Deborah Ross A Mighty Heart 15, Nationwide There are, as far as I know, only two Angelinas that are also famous brands. There is Angelina Ballerina, a mouse in a tutu, and there is Angelina Jolie, who is not a mouse in a tutu, probably because she just doesn't have the time. The Angelina who is not a mouse (in a tutu) has enough on her plate as it is. She is: tiptop A-list celebrity; luscious-lipped sexpot; humanitarian; UN ambassador; wife of Brad the Pitt and a mother so given to scooping up babies she makes Madonna look pathetically amateur. If I were you, and you have a baby, I'd either hide it or at least keep it under your coat when you go out. She may have her eye on it, for all you know. Scoop, and it's gone, until a few months later when it will reappear with a faux-Mohawk hairdo and a name from The Tibetan Book of the Dead.
Anyway, I say all this because although Angelina Jolie was first an actress, it's now almost as if it is the very last thing she is. Still, I imagine that curiosity about her as someone who does have a job might draw what audience there is for a film like this, just as any film, no matter how uncomfortable, would draw an audience if, say, Princess Diana were playing the lead. This is not a film you might otherwise want to see which, of course, doesn't make it a bad film. But then it doesn't necessarily make it a good one, either.
A Mighty Heart is based on the memoirs written by Mariane Pearl, wife of Daniel Pearl, the South Asia bureau chief for the Wall Street Journal who was kidnapped in Karachi, Pakistan, in 2002. The film opens on the day of Daniel's disappearance, when he tells Mariane (Jolie) he might be late for dinner but never returns. It then intricately follows the period immediately afterwards as Mariane, heavily pregnant and confined to their home, waits for news of his release, unprepared for the horrors that are about to unfurl.
Mostly, the director, Michael Winterbottom, plays it as a police procedural, and off we go as leads and rumours, cellnet numbers and IP addresses, are tracked against the background of a fast and chaotic Karachi. It isn't easy to keep up and when Mariane pulls out a whiteboard and writes names of suspects, connecting them with circles and arrows as information comes in, we're aware it's as much for our benefit as hers. As a drama, it's meant to be a race against the clock, but as we know that the enterprise is doomed — Pearl will be murdered and a video of his decapitation will be uploaded to the Internet — it isn't. It's more a chronological countdown and there isn't, actually, much tension or excitement in that. OK, we knew, too, what the final, horrendous outcome would be in Paul Greengrass's United 93, but Greengrass still managed to provide both a dramatic arc and an emotional wallop in a way that Winterbottom obviously cannot. Where is the human drama in this film? Nowhere.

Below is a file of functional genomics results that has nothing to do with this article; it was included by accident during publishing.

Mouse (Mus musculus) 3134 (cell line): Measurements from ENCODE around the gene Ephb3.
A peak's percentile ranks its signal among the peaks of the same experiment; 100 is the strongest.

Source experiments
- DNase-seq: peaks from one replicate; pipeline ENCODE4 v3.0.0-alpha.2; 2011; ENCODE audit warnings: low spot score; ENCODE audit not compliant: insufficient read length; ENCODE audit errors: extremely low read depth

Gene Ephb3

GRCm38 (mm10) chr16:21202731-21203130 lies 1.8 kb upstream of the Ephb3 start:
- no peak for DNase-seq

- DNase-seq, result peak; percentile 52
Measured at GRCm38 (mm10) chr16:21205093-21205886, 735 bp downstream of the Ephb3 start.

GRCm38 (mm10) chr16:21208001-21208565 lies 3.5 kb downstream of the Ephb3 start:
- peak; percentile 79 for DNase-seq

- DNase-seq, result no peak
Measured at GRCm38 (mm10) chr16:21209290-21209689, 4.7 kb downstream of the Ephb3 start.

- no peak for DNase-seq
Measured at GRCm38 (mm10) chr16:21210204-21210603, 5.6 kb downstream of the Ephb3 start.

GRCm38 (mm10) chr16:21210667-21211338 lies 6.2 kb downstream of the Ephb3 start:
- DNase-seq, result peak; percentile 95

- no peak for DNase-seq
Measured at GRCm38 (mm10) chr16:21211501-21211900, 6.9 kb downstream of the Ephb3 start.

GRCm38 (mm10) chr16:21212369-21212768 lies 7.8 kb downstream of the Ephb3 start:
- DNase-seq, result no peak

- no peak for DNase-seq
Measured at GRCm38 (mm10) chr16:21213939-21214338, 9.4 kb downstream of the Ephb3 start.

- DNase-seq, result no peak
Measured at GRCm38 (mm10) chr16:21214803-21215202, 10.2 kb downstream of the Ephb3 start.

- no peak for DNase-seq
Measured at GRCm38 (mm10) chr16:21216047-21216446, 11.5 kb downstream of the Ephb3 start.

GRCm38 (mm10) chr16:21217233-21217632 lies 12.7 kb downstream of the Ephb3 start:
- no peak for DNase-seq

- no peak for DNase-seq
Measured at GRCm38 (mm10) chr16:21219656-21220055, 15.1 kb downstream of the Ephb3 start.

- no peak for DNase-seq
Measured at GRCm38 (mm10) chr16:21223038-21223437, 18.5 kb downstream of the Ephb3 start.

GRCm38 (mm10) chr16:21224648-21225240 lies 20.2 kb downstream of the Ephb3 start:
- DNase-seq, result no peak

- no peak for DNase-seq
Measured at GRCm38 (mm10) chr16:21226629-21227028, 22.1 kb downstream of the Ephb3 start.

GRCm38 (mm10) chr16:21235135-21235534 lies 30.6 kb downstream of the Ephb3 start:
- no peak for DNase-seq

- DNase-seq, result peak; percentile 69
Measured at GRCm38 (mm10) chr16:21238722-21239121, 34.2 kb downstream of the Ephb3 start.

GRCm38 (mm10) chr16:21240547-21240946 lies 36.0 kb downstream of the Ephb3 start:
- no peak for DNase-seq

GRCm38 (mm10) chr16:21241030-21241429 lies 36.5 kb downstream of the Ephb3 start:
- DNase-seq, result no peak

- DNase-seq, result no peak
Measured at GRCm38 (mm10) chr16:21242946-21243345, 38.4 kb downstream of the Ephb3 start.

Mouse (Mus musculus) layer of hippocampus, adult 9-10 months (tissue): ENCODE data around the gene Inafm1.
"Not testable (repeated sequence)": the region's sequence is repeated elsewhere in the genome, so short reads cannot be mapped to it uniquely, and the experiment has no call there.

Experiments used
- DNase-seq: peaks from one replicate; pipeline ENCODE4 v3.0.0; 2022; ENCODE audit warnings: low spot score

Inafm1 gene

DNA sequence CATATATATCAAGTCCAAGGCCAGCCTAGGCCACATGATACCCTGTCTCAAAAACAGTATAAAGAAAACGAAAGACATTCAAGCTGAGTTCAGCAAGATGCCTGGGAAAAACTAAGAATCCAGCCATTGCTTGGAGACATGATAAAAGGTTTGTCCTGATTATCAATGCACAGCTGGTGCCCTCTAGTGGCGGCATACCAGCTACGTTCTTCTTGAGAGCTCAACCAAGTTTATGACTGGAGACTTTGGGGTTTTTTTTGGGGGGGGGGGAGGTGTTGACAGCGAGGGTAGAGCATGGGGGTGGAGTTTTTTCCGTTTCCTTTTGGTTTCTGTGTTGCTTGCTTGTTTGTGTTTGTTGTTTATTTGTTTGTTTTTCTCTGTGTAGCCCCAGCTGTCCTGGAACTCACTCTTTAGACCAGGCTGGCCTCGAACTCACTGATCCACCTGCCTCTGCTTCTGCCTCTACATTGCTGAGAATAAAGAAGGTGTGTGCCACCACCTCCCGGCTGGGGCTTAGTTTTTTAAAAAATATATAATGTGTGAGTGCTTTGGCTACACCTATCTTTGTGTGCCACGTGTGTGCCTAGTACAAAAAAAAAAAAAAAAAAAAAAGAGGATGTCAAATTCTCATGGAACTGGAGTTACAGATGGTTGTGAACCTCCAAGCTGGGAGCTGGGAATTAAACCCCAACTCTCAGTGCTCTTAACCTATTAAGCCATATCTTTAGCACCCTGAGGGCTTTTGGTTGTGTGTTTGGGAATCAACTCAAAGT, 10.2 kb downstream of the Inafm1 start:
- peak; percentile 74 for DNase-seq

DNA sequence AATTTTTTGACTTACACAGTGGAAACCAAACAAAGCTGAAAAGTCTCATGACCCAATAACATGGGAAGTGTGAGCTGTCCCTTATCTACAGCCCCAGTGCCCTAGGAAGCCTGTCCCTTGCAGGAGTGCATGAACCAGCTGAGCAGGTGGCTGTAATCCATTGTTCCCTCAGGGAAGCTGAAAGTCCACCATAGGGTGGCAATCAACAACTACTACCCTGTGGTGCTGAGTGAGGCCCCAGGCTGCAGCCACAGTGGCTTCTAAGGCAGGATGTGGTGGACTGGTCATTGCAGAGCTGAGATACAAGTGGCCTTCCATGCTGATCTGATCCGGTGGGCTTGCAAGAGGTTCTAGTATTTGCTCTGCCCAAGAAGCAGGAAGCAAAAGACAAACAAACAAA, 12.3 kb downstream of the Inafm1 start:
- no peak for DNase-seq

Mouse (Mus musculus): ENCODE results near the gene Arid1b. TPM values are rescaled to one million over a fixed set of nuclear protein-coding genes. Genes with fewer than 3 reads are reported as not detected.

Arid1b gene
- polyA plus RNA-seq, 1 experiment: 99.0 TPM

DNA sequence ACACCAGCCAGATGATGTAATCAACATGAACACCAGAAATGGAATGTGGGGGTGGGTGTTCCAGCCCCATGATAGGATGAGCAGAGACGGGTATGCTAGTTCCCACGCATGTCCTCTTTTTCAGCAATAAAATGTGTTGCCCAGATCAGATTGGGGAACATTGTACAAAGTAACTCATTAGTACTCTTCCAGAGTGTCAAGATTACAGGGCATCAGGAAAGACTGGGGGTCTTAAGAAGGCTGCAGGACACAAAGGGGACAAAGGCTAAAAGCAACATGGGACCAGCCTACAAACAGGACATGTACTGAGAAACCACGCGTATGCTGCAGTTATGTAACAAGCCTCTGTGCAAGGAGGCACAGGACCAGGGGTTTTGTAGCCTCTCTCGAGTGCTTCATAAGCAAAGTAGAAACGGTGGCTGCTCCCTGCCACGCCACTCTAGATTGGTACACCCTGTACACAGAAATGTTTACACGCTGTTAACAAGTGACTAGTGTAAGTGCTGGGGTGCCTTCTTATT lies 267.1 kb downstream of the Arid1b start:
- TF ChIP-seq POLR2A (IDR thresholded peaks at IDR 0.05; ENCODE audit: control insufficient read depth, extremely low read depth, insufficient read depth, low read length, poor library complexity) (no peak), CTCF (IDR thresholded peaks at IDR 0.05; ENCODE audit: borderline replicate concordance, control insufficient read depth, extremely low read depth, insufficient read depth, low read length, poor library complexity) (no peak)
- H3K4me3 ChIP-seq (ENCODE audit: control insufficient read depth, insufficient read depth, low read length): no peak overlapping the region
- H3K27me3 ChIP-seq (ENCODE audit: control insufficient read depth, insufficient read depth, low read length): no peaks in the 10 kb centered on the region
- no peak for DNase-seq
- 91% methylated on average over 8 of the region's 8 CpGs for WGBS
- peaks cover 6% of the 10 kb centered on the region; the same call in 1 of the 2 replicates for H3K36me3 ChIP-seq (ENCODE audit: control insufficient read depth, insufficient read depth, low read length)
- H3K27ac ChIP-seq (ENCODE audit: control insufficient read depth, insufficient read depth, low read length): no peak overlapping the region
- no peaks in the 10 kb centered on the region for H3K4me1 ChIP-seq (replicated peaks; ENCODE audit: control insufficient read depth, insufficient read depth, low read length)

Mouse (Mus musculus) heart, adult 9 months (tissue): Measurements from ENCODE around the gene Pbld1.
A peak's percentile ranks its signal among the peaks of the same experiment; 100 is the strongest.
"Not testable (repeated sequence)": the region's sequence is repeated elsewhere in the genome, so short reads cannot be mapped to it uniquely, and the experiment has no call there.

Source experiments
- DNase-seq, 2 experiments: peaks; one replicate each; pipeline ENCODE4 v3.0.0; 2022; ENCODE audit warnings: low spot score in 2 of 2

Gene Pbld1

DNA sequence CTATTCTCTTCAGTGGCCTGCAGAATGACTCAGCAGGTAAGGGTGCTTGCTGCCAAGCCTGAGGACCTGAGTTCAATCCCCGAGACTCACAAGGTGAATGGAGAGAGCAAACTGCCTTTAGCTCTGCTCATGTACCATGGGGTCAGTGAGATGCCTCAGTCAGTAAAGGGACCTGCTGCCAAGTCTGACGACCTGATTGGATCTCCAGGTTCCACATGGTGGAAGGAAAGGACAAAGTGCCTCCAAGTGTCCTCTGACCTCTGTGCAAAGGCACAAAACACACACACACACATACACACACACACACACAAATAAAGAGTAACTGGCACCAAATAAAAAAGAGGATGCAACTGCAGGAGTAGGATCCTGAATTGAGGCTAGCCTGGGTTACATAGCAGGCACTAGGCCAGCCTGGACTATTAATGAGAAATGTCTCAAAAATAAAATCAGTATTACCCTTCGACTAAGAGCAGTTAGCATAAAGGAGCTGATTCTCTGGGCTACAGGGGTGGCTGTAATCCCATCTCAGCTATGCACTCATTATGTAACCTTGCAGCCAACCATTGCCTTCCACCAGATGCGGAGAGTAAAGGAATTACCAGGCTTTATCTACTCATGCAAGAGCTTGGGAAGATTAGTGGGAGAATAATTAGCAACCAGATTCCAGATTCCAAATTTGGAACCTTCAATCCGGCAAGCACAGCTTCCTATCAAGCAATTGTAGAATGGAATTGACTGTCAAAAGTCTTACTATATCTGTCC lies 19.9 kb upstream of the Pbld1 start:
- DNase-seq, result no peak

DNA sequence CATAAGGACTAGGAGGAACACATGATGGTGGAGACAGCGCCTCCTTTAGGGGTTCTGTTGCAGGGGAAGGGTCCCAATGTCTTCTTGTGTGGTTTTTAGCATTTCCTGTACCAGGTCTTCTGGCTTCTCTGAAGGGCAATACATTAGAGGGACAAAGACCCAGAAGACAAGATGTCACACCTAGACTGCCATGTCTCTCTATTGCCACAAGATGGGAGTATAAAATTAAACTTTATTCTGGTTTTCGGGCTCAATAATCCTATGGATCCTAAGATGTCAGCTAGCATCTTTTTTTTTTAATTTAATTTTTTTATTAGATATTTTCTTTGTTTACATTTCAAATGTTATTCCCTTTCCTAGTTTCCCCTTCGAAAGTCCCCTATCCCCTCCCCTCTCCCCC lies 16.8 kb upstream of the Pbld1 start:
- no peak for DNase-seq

Actually, aside from Irrfan Khan (who is terrific as the captain of the Pakistan police) the Angelina who still isn't a mouse (in a tutu) may be the best thing in this. Although the part of Mariane seems to require she wear a wig that could also be an electrified Labradoodle, little else is overblown. Indeed, her performance as a woman determined to stay at the very centre of events is both nicely tucked in and convincing. There is no grandstanding and the scene right at the very end — where she falls on her knees and keens like a wolf howling at the moon — is made all the more powerful for that, and may even be the only powerful moment in the film Ultimately, I do think you have to wonder what the point of A Mighty Heart is, particularly as there are no fresh revelations or insights. What do we learn? Absolutely nothing. This is a film entirely about who, what, when and where — about circles and arrows on whiteboards — but never why.
Why did this happen? Was anything gained? Why Daniel? OK, he was Jewish, but so are lots of other people. What was Daniel like? Why does Mariane refuse to succumb to hate or fear? Was the marriage really as perfect as the flashbacks denote? This is a truthful account, I'm sure, but it never stirs. It recounts the party but brings nothing to it, which is A Mighty Shame, as much for Angelina Jolie as for anyone.